Subalpine Mountainsnail - Oreohelix subrudis
Helix subrudis, Helix cooperi, Pyramidula strigosa cooperi
Highly variable in form. Medium-sized to large, the diameter ranges from 11 to 23 mm, but usually more than 15 mm (new-born young about 2 or 3 mm diameter), and from 8 to 18 mm in height, depending on subspecies and local conditions. Typically heliciform to almost bee-hive shaped, with up to 6 whorls; the periphery is weakly angular. Umbilicus is narrow and deep, the aperture ovate to rounded, slightly thickened inside. Shell opaque and chalky, color pale gray to brownish (dead shells may be white), with a series of reddish-brown spiral bands, typically one on the upper surface and another just below the periphery, sometimes with one or more fainter bands below that. Shell surface with coarse irregular axial riblets and striae, sometimes with faint spiral sculpting (Hendricks 2012, Burke 2013). Internal anatomy is described by Pilsbry (1939).
Subspecies: O. s. subrudis, O. s. apiarium, O. s. limitaris; O. s. apiarium and O. s. limitaris may be synonyms.
Medium to large size, calcareous whitish to gray (some may be brownish), moderately elevated spire (sometimes almost bee-hive shape), variable banding, relativley narrow umbilicus, absence of refelcted lip, and surface sculpture help distinguish this from most other larger shells. Typical O. strigosa has a lower spire and larger umbilicus, O. yavapai has a much flatter profile, broader umbilicus, an obvious keel, and oblique and oval aperture.
Western North America, from British Columbia and Alberta south through Washington, Idaho, and Montana to Arizona and New Mexico. In Montana, reported on both sides of the Continental Divide from 21 counties. Elevation range is 838 to 2313 m (2750 to 7590 ft). May be abundant at some locations; as many as 60 live animals and 75 shells were reported at site in Gallatin County (Hendricks 2012). Oreohelix subrudis apiarium was described originally from specimens collected in 1916 along McDonald Creek in Glacier National Park (Berry 1919).
Observations in Montana Natural Heritage Program Database
Number of Observations:
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Predicted Distribution in Montana
Predicted distribution model for Subalpine Mountainsnail (Oreohelix subrudis)
Records were spatially unique and had a locational uncertainty of ≤ 400 meters.
Hotter colors indicate areas that are predicted to have more suitable habitat for the species.
Black dots are positive data used to build the model.
Gray dots are locations where a survey capable of detecting the species has been performed.
Landownership, a shaded relief map, and county lines are included for reference.
Details of the modeling effort, a description of the environmental layers used, and a more thorough interpretation
of model outputs can be found in the report Land Mollusk Surveys and Predicted Distribution Models on USFS Northern Region Lands: 2007
More model output for this species
Often in relatively moist sites, along stream courses and near seeps or springs, sometimes in talus slopes. Canopy species include western red-cedar, western hemlock, Douglas-fir, Engelmann spruce, ponderosa pine, limber pine, black cottonwood, aspen, paper birch, alder, willow, and rocky mountain juniper. Live animals present mostly in leaf litter, and under downed wood, rocks, and in duff or soil accumulations under wood and rocks; sun-bleached shells may be found on the surface (Berry 1919, Beetle 1987, Hendricks 2012).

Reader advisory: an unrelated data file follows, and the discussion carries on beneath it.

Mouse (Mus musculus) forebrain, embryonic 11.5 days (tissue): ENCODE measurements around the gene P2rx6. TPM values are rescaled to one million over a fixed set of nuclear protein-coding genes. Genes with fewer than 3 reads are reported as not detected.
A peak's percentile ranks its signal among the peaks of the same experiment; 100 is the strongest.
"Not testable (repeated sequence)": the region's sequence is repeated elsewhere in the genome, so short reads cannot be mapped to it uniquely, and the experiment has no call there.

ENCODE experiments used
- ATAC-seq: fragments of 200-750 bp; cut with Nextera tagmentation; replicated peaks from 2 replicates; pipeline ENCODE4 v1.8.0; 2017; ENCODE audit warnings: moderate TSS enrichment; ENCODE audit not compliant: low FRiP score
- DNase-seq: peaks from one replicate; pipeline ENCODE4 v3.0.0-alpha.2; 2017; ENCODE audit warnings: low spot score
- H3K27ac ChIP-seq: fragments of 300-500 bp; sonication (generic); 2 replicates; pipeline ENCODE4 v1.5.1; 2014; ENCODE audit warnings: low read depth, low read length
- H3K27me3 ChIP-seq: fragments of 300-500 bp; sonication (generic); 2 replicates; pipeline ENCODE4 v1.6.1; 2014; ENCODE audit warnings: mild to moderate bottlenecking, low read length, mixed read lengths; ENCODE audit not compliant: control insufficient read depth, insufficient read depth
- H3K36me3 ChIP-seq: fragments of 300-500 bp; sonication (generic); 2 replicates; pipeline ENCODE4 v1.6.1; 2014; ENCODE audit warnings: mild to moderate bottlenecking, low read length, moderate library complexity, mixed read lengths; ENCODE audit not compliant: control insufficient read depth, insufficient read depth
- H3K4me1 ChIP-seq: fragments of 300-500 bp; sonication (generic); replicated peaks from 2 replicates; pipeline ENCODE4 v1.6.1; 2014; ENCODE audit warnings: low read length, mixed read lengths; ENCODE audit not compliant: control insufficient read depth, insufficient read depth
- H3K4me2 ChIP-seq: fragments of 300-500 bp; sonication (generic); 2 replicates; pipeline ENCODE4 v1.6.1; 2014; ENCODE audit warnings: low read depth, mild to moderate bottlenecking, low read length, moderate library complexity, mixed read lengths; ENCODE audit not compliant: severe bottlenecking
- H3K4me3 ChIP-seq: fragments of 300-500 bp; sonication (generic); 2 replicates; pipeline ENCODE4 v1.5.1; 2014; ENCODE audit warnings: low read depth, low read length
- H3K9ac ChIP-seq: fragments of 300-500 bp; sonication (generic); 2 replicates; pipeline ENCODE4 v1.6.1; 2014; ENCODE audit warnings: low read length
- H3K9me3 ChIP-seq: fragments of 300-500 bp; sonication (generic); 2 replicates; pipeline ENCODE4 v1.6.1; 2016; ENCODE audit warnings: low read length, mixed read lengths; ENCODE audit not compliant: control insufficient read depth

- Literature Cited AboveLegend: View Online Publication
- Beetle, D.E. 1987. The genus Oreohelix (Pulmonata: Oreohelicidae) in two western canyons of the Big Horn Mountains, Wyoming. Festivus 19(7):66-72.
- Berry, S.S. 1919. Mollusca of Glacier National Park, Montana. Proceedings of the Academy of Natural Sciences of Philadelphia 71:195-205.
- Burke, T. E. 2013. Land snails and slugs of the Pacific Northwest. Corvallis, OR: Oregon State University Press. 344 p.
- Hendricks, P. 2012. A Guide to the Land Snails and Slugs of Montana. A report to the U.S. Forest Service - Region 1. Montana Natural Heritage Program, Helena, MT. vii + 187 pp. plus appendices.
- Pilsbry, H.A. 1939. Land Mollusca of North America (North of Mexico), Volume 1, Part 1. Monograph of the Academy of Natural Sciences of Philadelphia Monograph Number 3 (1): 1-573.
- Additional ReferencesLegend: View Online Publication
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- Beetle, D. E. 1961. Mollusca of the Big Horn Mountains. The Nautilus 74:95-102.
- Beetle, D.E. 1997. Recolonization of burned aspen groves by land snails. Yellowstone Science 5 (summer):6-8.
- Beetle, D.E. 1989. Checklist of recent Mollusca of Wyoming, U.S.A. The Great Basin Naturalist 49(4):637-645.
- Elrod, M.J. 1903b. Montana shells - Pyramidula strigosa [Oreohelix alpina]. The Nautilus 17:1-6.
- Forsyth, R.G. 2004. Land snails of British Columbia. Royal British Columbia Museum: Victoria, British Columbia, Canada. 188 pp.
- Hammer, W.P. and R.B. Brunson. 1975. Fluoride accumulation in the land snail Oreohelix subrudis from western Montana. The Nautilus 89:65-68.
- Henderson, J. 1936. Mollusca of Colorado, Utah, Montana, Idaho, and Wyoming, supplement. University of Colorado Studies 23(2): 81-145.
- Hendricks, P. 2009. Terrestrial mollusk surveys in Glacier National Park during 2008, including an illustrated key to all documented species. Helena, Mont: Montana Natural Heritage Program.
- Russell, L.S. 1951. Land snails of the Cypress Hills and their significance. The Canadian-Field Naturalist 65:174-175.
- Russell, R.H. and R.B. Brunson. 1967. A check-list of molluscs of Glacier National Park, Montana. Sterkiana 26:1-5.
- Vanatta, E.G. 1914. Montana shells. Proceedings of the Academy of Natural Sciences of Philadelphia 66:367-371.
- Additional Sources of Information Related to "Snails / Slugs"